"Conie jumped over tombstones spanked me banged Ellies head &c."

But in Paris the trip becomes too monotonous; and his diary says:

November 26. "I stayed in the house all day, varying the day with brushing my hair, washing my hands and thinking in fact having a verry dull time."

November 27. "I did the same thing as yesterday."

They all came back to New York and again he could study and amuse himself with natural history. This study was one of his great pleasures throughout life and when he was a man he knew more about the animals of America than anybody except the great scholars who devoted their lives to this alone.

It started with a dead seal that he happened to find laid out on a slab in a market in Broadway. He was still a small boy, but when he heard that the seal had been killed in the harbor, it reminded him of the adventures he had been reading about in Mayne Reid's books. He went back to the market, day after day, to look at the seal, to try to measure it and to plan to own it and preserve it. He did get the skull, and with two cousins started what they gave the grand name of the "Roosevelt Museum of Natural History"!

Catching and keeping specimens for this museum gave him more fun than it gave to some of his family. His mother was not well pleased when she found some young white mice in the ice-chest, where the founder of the "Roosevelt Museum" was keeping them safe. She quickly threw them away, and her son, in his indignation, said that what hurt him about it was "the loss to Science! The loss to Science!" Once, he and his cousin had been out in the country, collecting specimens until all their pockets were full. Then two toads came along,--such novel and attractive toads that room had to be made for them. Each boy put one toad under his hat, and started down the road. But a lady, a neighbor, met them, and when the boys took off their hats, the toads did what any sensible toads would do, hopped down and away, and so were never added to the Museum.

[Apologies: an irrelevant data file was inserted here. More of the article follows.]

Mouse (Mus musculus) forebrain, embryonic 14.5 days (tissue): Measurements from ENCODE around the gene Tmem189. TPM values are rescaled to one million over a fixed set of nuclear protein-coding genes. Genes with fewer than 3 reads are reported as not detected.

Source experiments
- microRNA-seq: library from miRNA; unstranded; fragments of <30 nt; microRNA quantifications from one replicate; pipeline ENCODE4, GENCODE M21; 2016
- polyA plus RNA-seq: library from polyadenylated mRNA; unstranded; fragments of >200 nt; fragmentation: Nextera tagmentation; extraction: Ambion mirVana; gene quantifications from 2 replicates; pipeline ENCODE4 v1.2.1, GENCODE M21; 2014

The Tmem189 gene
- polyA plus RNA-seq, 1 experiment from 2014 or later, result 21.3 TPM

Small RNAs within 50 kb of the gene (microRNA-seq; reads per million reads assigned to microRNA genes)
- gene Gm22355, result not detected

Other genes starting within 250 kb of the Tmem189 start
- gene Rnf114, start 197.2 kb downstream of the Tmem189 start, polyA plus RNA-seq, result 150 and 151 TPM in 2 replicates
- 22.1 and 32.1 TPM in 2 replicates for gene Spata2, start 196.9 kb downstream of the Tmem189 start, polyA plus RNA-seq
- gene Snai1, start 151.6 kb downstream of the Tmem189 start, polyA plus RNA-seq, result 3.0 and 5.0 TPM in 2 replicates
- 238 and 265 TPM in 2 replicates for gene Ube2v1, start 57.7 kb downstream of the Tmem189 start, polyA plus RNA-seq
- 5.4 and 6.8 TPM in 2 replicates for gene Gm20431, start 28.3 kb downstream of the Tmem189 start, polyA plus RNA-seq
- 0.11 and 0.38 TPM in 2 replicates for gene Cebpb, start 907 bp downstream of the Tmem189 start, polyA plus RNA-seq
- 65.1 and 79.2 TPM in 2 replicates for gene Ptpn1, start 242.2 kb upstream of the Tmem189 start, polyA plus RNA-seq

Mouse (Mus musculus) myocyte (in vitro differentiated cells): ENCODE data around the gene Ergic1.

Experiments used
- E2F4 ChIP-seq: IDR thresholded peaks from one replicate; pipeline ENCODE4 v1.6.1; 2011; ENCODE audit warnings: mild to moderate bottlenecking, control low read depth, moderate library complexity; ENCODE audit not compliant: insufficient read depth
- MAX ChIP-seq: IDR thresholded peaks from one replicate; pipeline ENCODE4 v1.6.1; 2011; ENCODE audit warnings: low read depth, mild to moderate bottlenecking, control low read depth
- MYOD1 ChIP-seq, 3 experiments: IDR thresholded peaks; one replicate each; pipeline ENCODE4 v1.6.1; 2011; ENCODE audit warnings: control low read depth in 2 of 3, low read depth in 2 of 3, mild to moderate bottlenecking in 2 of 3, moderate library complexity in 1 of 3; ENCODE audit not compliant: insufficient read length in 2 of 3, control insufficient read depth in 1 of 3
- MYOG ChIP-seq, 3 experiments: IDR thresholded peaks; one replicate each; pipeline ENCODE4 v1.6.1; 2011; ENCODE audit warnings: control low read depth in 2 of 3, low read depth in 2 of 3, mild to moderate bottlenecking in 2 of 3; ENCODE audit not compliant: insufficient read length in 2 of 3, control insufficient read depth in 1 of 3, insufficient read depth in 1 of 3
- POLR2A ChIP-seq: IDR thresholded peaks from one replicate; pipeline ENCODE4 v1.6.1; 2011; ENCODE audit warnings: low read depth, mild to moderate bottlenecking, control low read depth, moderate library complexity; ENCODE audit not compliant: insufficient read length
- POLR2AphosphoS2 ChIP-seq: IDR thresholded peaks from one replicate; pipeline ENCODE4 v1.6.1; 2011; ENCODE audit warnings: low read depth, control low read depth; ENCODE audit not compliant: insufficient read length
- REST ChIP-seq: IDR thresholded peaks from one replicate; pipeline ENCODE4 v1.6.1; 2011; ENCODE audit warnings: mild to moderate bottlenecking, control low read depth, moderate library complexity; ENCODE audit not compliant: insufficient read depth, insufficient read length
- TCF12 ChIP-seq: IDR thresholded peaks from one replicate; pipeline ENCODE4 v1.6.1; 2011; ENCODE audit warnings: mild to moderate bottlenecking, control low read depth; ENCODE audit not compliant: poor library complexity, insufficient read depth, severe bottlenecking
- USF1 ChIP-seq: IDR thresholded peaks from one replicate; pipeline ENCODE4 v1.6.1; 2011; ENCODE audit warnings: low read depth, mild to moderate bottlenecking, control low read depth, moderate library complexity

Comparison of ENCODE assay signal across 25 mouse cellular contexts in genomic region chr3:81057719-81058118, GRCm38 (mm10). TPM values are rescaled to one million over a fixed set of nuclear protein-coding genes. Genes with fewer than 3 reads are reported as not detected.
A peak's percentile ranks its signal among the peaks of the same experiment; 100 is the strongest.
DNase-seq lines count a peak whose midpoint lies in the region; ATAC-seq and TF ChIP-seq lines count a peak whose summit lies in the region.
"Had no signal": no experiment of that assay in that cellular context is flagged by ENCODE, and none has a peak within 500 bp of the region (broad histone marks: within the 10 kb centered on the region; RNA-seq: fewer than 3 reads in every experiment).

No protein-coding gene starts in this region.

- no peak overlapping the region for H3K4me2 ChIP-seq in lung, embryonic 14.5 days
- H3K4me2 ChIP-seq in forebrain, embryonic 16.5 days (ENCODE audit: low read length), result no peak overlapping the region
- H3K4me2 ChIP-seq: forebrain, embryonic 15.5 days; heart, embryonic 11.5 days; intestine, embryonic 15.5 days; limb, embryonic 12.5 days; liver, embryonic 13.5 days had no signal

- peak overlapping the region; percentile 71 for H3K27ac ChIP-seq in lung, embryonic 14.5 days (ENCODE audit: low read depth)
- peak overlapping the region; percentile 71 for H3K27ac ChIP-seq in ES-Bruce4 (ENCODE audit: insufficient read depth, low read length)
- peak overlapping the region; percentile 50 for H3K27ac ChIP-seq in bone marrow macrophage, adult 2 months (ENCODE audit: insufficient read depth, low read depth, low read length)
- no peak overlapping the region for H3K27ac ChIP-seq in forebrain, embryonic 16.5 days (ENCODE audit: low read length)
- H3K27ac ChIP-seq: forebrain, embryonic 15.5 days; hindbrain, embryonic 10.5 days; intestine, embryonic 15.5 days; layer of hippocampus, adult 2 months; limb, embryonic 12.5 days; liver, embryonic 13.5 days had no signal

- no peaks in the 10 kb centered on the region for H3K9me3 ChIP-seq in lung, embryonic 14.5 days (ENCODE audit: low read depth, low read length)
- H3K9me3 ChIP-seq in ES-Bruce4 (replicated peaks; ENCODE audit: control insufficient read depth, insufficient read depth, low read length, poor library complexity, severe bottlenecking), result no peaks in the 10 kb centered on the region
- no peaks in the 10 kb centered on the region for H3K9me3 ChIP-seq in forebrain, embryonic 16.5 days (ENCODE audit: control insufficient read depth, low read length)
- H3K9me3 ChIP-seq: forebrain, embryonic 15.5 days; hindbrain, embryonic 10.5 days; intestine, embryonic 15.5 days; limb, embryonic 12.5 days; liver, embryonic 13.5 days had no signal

The Roosevelt family visited Europe again in 1873, and afterwards went to Algiers and Egypt, where the air, it was hoped, would help the boy's asthma. This was a pleasanter trip for him, and the birds which he saw on the Nile interested him greatly.

His studies of natural history had been carried on in the summers at Oyster Bay on Long Island, on the Hudson and in the Adirondacks. They soon became more than a boy's fun, and some of the observations made when he was fifteen, sixteen or seventeen years old have found their way into learned books. When the State of New York published, many years afterwards, two big volumes about the birds of the state, some of these early writings by Roosevelt were quoted as important. A friend has given me a four- page folder printed in 1877, about the summer birds of the Adirondacks "by Theodore Roosevelt, Jr., and H. D. Minot." Part of the observations were made in 1874 when he was sixteen. Ninety- seven different birds are listed.

When he was fifteen and had returned a second time from Europe, he began to study to enter Harvard. He was ahead of most boys of his age in science, history and geography and knew something of German and French. But he was weak in Latin, Greek and mathematics. He loved the out-of-doors side of natural history, and hoped he might be a scientist like Audubon.